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This study provides an analytic framework---a theory of knowledge than identifies the kinds of structures and processes required for directing human action and the criteria for evaluating them. Eugene Meehan applies his theories empirically to the real world and provides normative approaches for his generalizations about governmental and individual policies. This theoretical study builds on his earlier works and is intended for political and social scientists and graduate students.
The book opens with a description of the the author's theory of knowledgement, and then identifies how to fulfill empirical and normative requirements, and how to apply the critical apparatus to governmental actions. It examines the outlook for the future, the role of the university, and past performance. It calls for an agreed epistemological base, grounded in experience for critiquing governmental policy and behavior and improving it.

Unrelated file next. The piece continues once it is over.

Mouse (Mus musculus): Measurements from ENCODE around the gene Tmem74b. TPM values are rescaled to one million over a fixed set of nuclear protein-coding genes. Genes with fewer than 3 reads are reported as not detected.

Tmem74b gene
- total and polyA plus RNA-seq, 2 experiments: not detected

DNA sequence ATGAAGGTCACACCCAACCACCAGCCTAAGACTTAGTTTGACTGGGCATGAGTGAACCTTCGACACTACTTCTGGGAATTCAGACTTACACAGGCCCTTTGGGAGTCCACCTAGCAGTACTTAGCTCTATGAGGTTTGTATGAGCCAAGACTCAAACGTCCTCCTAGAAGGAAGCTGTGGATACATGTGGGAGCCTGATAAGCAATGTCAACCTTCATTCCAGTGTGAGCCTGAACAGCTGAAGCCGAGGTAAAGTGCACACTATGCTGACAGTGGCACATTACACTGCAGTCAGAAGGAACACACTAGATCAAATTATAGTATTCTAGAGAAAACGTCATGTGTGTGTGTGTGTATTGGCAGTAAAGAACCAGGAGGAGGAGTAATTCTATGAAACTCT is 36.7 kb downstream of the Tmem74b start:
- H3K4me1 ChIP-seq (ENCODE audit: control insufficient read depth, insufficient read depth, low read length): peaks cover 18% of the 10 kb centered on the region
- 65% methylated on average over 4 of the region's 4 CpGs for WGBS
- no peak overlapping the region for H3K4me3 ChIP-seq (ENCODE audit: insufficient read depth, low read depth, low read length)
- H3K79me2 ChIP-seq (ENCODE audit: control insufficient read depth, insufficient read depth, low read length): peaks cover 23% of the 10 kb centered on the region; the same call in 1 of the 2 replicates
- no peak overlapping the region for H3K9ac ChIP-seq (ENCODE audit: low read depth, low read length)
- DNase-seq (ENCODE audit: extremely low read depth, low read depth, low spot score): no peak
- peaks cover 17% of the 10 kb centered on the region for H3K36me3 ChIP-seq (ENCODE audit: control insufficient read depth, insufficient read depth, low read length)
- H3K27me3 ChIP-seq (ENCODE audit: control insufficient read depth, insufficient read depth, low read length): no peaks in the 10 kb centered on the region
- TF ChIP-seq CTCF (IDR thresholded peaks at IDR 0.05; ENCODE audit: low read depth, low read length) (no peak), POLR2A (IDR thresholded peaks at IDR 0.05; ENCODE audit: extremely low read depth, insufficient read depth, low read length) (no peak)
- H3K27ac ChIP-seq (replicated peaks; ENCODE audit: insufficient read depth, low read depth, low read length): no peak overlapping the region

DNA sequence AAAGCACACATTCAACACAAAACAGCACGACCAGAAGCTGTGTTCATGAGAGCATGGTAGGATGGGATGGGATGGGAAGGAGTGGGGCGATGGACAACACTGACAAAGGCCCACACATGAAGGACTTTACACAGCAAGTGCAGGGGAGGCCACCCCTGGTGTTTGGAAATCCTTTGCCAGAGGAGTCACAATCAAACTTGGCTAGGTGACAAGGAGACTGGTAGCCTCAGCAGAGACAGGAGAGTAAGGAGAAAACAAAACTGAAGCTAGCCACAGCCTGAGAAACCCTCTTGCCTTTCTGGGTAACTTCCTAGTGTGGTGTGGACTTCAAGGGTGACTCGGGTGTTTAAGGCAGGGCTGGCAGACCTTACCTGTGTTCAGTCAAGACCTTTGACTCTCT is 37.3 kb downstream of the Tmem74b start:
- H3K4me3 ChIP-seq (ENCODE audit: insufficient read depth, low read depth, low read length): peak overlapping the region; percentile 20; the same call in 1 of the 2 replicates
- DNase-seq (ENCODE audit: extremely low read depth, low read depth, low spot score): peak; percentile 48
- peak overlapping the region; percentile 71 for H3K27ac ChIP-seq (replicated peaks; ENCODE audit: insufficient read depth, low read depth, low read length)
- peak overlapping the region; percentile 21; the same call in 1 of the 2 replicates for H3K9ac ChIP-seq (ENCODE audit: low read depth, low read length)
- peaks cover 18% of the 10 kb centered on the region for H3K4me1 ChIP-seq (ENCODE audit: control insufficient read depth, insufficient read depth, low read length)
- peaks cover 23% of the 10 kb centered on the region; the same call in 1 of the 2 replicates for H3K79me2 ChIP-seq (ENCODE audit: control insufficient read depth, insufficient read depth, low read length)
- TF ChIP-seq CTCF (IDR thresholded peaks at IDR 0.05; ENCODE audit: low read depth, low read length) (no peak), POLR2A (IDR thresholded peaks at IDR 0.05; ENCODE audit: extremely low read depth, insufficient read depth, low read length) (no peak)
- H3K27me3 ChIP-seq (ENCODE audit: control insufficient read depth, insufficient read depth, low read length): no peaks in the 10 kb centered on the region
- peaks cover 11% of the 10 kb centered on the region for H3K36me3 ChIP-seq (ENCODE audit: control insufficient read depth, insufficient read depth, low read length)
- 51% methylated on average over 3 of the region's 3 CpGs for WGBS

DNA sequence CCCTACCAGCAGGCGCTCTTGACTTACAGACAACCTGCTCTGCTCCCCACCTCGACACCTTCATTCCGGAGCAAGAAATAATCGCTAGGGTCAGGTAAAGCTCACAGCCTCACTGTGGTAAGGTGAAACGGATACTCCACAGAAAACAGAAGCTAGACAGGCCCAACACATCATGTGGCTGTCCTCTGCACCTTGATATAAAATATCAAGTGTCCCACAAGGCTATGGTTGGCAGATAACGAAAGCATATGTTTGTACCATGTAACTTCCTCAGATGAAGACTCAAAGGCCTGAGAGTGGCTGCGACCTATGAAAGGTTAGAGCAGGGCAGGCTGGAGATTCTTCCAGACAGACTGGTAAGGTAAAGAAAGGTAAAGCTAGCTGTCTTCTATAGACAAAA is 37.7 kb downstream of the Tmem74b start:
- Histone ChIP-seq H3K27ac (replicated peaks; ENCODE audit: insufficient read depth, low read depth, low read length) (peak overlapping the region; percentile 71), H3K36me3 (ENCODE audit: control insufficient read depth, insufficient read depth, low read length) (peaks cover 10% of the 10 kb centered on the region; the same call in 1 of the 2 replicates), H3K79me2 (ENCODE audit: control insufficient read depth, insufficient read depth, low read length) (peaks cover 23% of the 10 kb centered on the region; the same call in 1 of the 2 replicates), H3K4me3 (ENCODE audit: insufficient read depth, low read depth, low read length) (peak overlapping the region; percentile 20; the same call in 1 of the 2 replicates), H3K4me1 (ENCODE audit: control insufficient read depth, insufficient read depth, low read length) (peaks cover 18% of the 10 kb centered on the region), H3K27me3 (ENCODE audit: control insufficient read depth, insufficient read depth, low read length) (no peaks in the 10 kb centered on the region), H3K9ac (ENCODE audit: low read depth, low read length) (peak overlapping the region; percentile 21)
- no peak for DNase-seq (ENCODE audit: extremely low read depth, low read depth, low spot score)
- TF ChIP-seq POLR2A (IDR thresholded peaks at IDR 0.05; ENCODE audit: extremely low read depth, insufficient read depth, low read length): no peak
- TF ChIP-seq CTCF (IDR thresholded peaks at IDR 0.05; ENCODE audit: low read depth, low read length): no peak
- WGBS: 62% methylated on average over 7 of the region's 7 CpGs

- Table of Contents
IntroductionThe Theory of KnowledgeFulfilling the Empirical RequirementsFulfilling the Normative RequirementsApplying the Critical ApparatusOutlook for the FutureHigher Education and Intellectual CompetenceRepriseBibliography
On the normative side, Meehan is not only very explicit, but is reassuringly on the side of the human race. . . . On the epistemological side, the study is equally praiseworthy. . . . This is an intelligent and wide-ranging essay, more reasonable and honest than most of the work in the field, . . . is quite original, and should help to move this important area of the social sciences ahead.